¶5 Clearly, none of these items were actually employed in the escape itself, as all were located in the appellants' cells during the time of their escape. And, as it was conceded at trial, the appellants' escape route was not that which was depicted in [665 P.2d 835] the diagram. Considering the overwhelming evidence of guilt in the case, it is unclear what relevance this evidence had to any material fact in issue. Bowman v. State, 585 P.2d 1373 (Okl.Cr. 1978). Although the evidence would have been relevant and material in proving that the appellants were planning an escape and had the means to do so, there was no question from the other evidence presented that the appellants did in fact escape. However, this Court has stated that the relevance and materiality of evidence being matters within the sound discretion of the trial court, we will not overturn such rulings absent a clear showing of abuse of discretion resulting in prejudice to the accused. Lee v. State, 637 P.2d 879 (Okl.Cr. 1981) and cases cited therein. The overwhelming independent evidence of guilt in this case convinces this Court that any error in admitting the complained of items into evidence was harmless beyond a reasonable doubt and, in light of the fact that the appellants each received sentences of five (5) years' imprisonment, worked no substantial prejudice upon the appellants. Chapman v. California, 386 U.S. 18, 87 S. Ct. 824, 17 L. Ed. 2d 705 (1967).
¶6 The appellants' final assignment of error is that the trial court improperly excluded evidence offered by them for the purpose of mitigation of punishment. The appellants sought to introduce evidence concerning the length and nature of punishment they had already received from correction officials at the Oklahoma State Penitentiary at McAlester immediately following, and as a result of, their escapes. Prior to trial and following defense counsel's offer of proof as to proposed testimony of two inmate witnesses regarding institutional acts toward the appellants as a result of their escapes, the trial court stated that the testimony would be allowed if a conviction resulted. Subsequent cross-examination of another witness by defense counsel elicited detailed information concerning the length of the appellants' incarceration in disciplinary segregation and the nature of restrictions and loss of privileges associated with disciplinary segregation. Upon the State's attempts on redirect to ascertain whether the appellants had received institutional punishment on any prior occasions, the trial judge struck the testimony of the witness in its entirety and admonished the jury not to consider it in their deliberations. Subsequent attempts to offer the testimony of the two inmate witnesses were denied by the trial court.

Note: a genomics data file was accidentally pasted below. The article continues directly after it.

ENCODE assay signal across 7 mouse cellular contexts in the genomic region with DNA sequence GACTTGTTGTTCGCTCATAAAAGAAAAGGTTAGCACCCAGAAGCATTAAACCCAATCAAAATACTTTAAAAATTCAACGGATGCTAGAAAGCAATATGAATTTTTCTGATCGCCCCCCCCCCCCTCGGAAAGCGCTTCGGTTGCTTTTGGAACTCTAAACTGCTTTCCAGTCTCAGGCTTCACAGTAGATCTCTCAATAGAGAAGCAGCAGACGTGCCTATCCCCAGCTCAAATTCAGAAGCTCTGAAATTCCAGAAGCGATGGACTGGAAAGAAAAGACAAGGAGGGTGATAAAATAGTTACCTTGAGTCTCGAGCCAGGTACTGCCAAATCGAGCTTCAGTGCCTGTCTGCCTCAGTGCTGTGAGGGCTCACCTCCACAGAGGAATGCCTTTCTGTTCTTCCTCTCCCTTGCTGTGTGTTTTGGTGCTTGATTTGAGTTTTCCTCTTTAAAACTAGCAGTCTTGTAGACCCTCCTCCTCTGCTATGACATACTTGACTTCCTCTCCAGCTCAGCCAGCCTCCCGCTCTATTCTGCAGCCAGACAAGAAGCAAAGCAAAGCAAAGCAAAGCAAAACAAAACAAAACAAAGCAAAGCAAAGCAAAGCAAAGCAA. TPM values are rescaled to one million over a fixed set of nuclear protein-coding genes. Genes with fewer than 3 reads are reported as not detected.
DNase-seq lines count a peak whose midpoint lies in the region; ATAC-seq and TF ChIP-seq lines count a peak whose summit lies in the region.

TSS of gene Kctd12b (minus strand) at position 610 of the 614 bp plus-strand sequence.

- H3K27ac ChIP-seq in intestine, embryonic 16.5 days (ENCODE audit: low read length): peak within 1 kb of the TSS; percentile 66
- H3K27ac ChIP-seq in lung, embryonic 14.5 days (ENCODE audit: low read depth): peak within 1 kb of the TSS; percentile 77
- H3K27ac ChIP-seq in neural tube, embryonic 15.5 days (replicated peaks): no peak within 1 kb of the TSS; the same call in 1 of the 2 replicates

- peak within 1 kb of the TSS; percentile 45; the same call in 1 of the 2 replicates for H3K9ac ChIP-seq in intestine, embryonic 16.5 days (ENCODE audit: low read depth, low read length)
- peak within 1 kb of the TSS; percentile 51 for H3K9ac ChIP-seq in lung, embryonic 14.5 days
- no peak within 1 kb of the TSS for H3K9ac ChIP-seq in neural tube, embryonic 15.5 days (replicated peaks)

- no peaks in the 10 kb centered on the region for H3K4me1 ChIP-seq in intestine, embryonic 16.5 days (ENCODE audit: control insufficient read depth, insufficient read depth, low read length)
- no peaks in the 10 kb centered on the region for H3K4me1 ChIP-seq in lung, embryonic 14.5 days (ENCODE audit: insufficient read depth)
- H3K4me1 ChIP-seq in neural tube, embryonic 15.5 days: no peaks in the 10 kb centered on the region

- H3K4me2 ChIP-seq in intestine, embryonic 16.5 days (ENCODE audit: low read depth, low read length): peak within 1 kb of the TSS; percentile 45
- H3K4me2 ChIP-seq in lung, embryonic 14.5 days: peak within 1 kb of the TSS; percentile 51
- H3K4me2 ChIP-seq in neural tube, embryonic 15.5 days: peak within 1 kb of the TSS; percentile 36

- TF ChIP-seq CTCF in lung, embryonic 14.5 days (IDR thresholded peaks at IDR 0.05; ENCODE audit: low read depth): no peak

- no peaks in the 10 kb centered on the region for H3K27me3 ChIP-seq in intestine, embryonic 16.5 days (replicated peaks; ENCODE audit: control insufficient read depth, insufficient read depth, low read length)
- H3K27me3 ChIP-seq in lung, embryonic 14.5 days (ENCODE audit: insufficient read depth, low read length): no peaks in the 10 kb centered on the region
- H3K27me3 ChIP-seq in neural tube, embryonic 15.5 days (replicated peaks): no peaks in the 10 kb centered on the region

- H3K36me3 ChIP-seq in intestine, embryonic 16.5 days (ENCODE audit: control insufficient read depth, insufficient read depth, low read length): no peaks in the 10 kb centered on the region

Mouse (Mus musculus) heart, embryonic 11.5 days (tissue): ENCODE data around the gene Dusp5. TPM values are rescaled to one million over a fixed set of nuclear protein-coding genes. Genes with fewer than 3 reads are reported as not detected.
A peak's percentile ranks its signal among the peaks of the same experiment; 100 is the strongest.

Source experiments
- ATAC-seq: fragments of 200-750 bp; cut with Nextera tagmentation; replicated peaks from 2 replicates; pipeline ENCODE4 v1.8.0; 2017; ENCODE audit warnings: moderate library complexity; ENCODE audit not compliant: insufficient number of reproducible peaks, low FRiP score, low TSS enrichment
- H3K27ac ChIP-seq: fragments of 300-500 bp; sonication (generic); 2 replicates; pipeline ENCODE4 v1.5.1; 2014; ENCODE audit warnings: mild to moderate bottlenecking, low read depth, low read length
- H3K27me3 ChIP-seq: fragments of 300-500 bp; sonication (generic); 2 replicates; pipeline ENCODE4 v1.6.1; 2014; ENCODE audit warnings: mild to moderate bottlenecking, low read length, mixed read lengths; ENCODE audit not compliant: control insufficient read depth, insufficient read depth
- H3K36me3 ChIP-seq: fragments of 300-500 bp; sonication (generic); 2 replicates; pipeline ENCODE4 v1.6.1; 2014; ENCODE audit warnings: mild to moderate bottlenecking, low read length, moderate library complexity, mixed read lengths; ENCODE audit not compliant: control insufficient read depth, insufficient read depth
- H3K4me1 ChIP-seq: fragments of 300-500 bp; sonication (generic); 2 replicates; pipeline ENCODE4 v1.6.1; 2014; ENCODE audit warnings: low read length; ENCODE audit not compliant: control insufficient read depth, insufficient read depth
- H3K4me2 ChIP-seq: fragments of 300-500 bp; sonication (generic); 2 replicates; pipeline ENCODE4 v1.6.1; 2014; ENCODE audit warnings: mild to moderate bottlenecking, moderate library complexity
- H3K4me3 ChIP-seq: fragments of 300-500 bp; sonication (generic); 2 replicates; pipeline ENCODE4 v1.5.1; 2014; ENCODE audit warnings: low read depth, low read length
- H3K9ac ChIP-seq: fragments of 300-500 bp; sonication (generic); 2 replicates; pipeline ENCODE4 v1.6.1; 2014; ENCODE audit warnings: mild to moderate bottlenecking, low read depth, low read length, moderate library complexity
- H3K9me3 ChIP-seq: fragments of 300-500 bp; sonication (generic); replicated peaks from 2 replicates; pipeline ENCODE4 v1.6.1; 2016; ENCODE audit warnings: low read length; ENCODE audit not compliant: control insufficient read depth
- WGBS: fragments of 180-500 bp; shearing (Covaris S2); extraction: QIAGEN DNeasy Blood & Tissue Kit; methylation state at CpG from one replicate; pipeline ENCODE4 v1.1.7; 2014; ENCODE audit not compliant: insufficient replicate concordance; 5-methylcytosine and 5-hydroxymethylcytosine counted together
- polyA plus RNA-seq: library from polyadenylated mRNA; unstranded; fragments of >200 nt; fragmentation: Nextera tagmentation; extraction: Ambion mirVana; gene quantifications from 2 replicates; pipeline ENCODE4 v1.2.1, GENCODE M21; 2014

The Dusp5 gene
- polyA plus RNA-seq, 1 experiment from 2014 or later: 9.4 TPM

¶7 Section 443a of Title 21 of the Oklahoma Statutes (1981), provides that additional punishment may be given prisoners who escape from penal institutions while incarcerated there, provided such punishment is not cruel or unusual. In Conway v. State, 483 P.2d 350 (Okl.Cr. 1971), we stated that solitary confinement did not amount to cruel and unusual punishment where, as here, the prisoner was not physically abused and was familiar with the resulting special treatment for escapees prior to his escape. We find that such institutional punishment is a matter separate and apart from any consideration of judgment and sentence imposed upon a conviction in a court of competent jurisdiction, and therefore, is not a proper matter for consideration in mitigation of punishment for such criminal conviction.
¶8 THEREFORE, and for the foregoing reasons, the judgments and sentences are AFFIRMED.
BUSSEY, Presiding Judge, specially concurring:
¶1 I agree that the judgments and sentences should be affirmed and wish only to observe that the challenge to the jury panel came too late in the motion for new trial. Title 22 O.S. 1981 § 634 [22-634] states:
A challenge to the panel must be taken before a jury is sworn, and must be in writing, specifying plainly and distinctly the facts constituting the ground of challenge.
This statute has been long and uniformly construed to preclude a challenge to the jury panel made after the verdict has been rendered. See, Queenan v. Territory, 11 [665 P.2d 836] Okl. 261, 71 P. 218, 61 L.R.A. 324, affirmed, 190 U.S. 548, 23 S. Ct. 762, 47 L. Ed. 1175 (1903); see also, Johnson v. State, 559 P.2d 466 (Okl.Cr. 1977).